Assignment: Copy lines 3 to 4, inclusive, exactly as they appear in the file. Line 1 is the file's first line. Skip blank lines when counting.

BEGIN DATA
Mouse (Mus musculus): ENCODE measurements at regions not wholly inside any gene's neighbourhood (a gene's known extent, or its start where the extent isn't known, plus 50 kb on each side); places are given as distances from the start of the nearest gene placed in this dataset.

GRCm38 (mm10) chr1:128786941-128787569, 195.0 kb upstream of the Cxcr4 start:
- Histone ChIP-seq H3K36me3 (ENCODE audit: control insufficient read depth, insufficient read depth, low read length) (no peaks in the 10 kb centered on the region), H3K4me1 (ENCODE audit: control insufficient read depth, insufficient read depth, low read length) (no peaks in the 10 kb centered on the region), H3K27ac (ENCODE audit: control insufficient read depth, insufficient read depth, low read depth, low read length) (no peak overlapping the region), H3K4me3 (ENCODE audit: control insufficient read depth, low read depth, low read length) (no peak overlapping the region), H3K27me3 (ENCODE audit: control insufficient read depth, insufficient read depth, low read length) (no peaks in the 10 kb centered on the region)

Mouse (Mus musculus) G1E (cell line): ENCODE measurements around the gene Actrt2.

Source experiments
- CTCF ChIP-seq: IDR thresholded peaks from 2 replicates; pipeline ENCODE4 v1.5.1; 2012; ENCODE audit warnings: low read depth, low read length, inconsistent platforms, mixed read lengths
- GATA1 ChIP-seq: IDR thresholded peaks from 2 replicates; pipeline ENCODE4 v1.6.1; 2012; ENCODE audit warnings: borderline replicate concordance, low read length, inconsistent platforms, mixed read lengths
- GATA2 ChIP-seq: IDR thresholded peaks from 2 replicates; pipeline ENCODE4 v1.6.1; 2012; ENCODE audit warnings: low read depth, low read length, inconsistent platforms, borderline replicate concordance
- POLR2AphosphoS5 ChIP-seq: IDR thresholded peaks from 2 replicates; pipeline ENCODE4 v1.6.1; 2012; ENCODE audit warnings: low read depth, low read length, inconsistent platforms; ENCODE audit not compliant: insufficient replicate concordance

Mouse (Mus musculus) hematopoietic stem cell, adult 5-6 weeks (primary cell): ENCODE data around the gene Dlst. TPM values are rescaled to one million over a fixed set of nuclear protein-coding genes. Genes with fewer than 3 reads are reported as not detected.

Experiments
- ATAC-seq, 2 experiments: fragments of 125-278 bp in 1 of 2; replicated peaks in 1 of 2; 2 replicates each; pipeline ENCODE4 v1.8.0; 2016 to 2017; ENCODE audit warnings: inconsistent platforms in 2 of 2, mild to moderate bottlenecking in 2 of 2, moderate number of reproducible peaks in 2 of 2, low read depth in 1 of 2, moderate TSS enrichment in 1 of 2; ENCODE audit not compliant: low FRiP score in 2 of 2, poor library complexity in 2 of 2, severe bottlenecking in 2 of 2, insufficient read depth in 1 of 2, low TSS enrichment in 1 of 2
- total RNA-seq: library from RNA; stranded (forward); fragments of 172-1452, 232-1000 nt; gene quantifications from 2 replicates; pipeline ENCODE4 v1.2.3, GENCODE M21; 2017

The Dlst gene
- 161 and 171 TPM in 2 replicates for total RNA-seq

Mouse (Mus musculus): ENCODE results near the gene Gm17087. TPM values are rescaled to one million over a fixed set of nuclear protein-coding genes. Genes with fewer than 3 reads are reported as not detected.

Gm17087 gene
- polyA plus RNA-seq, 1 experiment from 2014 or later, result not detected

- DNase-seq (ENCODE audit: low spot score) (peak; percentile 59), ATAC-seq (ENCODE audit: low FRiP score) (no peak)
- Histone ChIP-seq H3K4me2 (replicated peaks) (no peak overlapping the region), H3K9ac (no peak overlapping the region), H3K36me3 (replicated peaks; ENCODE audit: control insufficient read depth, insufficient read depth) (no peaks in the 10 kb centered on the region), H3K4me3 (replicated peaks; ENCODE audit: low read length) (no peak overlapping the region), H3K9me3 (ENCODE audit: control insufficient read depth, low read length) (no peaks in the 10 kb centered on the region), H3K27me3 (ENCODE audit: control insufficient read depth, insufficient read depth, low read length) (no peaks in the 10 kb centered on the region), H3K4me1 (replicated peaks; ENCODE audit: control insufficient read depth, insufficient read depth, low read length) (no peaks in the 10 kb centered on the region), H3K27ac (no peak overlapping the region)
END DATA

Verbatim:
- Histone ChIP-seq H3K36me3 (ENCODE audit: control insufficient read depth, insufficient read depth, low read length) (no peaks in the 10 kb centered on the region), H3K4me1 (ENCODE audit: control insufficient read depth, insufficient read depth, low read length) (no peaks in the 10 kb centered on the region), H3K27ac (ENCODE audit: control insufficient read depth, insufficient read depth, low read depth, low read length) (no peak overlapping the region), H3K4me3 (ENCODE audit: control insufficient read depth, low read depth, low read length) (no peak overlapping the region), H3K27me3 (ENCODE audit: control insufficient read depth, insufficient read depth, low read length) (no peaks in the 10 kb centered on the region)

Mouse (Mus musculus) G1E (cell line): ENCODE measurements around the gene Actrt2.